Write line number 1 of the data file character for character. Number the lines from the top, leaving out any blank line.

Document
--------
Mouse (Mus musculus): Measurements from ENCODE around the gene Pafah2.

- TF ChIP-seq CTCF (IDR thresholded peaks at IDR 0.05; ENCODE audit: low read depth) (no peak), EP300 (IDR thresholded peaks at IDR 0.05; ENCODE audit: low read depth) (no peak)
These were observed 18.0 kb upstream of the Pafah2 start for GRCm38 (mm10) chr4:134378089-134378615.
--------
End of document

Mouse (Mus musculus): Measurements from ENCODE around the gene Pafah2.